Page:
We’re finally renovating our kitchen, and the first step is to raise the visual height of the room by eliminating the dead space above our short stock cabinets. To fill this space, I’m going to build a plywood box that’s slightly shorter than the gap so I can top it off with crown molding.
I’m working with a company called Fast Cabinet Doors for the doors. I gave them my measurements, and they sent me beautifully made doors with holes already bored for the hinges and a routed opening for the glass.
Instructions for Building Upper Cabinet Boxes
- To get started, I ripped a sheet of plywood to the depth of my cabinets, not including the face frame. My upper cabinet boxes were 11 ¼ inches deep, meaning I could get four strips from a 4-foot wide piece of plywood.
- Next, I measured the width of my cabinet boxes, again not including the face frames or filler strips on each side. I used my miter saw to cut the strips to length to create (see illustrations) a top and bottom, two side walls between them, and a back wall inside the frame.
- I laid out the parts to drill pocket holes around the back wall’s perimeter and at the side walls’ top and bottom.
- I used glue and pocket hole screws to attach the back to the bottom board, flush with its back edge, and then added the sides with all the pocket holes facing outward. I then capped the assembly with the top board and flipped it over to check out the box.
- This is a rinse-and-repeat process as I completed the boxes for the rest of the cabinets along the fridge wall. Once I got to the microwave wall, I created one long assembly, placing the dividers where the individual cabinets connect so I could mimic their width.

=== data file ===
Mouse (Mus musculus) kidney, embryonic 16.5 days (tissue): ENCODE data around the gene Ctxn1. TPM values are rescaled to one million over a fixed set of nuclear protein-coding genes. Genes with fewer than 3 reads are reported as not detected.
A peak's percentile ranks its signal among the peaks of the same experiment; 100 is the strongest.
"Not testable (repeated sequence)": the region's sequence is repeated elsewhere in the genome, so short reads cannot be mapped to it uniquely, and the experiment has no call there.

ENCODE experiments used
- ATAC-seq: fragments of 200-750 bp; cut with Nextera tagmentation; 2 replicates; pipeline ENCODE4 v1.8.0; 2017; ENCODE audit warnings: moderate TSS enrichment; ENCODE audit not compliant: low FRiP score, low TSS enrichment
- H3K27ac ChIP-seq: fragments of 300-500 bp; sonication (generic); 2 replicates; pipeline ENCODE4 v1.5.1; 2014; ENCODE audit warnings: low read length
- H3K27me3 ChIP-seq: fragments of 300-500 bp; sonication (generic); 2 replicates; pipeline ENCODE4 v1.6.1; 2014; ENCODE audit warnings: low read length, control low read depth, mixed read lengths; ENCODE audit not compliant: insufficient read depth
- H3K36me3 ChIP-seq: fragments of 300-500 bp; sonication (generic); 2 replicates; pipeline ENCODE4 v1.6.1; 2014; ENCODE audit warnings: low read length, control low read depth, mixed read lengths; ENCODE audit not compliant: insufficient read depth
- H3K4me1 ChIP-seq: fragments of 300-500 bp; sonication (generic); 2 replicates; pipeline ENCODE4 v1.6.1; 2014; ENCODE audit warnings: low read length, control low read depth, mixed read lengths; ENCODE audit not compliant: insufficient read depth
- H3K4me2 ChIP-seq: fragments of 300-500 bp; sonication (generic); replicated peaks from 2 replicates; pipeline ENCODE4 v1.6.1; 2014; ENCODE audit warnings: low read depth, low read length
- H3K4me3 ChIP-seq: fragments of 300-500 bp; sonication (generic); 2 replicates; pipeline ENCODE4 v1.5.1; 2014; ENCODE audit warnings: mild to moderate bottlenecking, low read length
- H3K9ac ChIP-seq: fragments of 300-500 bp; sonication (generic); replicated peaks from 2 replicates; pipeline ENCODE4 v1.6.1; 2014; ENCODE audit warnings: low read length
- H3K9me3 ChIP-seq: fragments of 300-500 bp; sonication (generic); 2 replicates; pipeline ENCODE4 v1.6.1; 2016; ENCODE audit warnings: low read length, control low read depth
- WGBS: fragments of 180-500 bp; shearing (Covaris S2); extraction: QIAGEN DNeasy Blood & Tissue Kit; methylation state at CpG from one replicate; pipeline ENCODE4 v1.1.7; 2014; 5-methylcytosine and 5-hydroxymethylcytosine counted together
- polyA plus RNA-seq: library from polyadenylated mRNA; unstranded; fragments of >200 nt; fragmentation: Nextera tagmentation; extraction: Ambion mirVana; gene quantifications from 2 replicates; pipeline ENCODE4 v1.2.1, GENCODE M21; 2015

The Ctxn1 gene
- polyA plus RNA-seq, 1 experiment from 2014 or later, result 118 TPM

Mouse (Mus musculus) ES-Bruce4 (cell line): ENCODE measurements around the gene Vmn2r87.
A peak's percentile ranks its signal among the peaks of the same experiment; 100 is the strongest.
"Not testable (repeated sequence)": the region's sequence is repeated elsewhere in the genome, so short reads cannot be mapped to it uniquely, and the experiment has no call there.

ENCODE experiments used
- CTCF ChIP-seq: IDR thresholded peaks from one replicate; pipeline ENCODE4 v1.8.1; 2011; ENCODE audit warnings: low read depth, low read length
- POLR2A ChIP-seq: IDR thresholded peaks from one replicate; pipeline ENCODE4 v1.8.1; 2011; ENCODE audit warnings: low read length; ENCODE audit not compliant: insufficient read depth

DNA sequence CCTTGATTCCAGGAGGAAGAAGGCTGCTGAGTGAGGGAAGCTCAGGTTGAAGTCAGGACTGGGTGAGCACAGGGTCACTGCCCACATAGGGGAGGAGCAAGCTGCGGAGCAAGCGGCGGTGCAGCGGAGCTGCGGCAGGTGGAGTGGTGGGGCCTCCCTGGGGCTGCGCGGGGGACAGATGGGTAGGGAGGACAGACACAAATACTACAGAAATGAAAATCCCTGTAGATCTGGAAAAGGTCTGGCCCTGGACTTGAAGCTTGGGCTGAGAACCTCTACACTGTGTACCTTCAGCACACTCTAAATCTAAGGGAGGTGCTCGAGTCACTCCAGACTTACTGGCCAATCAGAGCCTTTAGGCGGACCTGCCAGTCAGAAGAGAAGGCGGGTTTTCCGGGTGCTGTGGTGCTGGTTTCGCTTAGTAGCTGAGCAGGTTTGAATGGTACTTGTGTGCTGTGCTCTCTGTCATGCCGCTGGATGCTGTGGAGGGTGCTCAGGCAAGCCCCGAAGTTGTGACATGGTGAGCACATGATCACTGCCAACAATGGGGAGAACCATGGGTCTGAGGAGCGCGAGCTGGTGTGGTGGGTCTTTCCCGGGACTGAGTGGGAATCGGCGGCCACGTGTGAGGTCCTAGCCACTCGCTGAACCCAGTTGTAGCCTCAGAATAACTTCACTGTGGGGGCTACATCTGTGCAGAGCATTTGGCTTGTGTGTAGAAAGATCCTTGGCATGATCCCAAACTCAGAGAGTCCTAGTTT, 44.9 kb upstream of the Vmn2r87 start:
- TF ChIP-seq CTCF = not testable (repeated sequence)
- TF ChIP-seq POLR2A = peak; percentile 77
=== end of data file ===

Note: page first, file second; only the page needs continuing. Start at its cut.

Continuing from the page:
- I screwed through the back wall to install the boxes, sinking just one or two screws through the boxes’ floor and into the cabinet’s frame below. Next, I was ready to build the face frames that would cover the front edge of my boxes using glue and pocket hole screws.
- I custom-ripped the width of some stiles to account for the additional filler strips below or where two cabinets met. I wanted to install one stile above.
- Once complete, I glued and nailed these frames to the face of the boxes.
- I removed the raised countertop and built two end caps to make the peninsula look like an island.
Finalizing the Look
When the countertops arrived, I looked at the additional space we gained from the new configuration. To finish the look before the painters arrived, I added a corner shelf and topped the entire room with crown molding.
And just like that, the space went from dark and yellow to bright and airy. I can’t believe how much bigger the space now feels.
To finish the renovation, I removed the pantry door to widen the opening, installed new flooring to match the rest of the home, installed a new backsplash, built some floating shelves for the new pantry, and worked with a company called One Day Doors to finish the space with shaker French doors, and installed new pendant lights.
- Wood glue
- Wood filler
- ¾-inch plywood to build the cabinet boxes
- 1 ¼-inch coarse thread pocket hole screws to assemble the cabinet box and face frames
- 1x2x8 boards to make the stiles and rails of the face frame
- 1x3x8 boards or sized to the width of lower cabinet rails
- 1x6x8 boards for the cabinet face frame
- Crown molding to cover the gap between the cabinet boxes and ceiling
- Cabinet doors
- Glass sized to fit cabinet door openings
Here are the tools and materials needed to complete this project.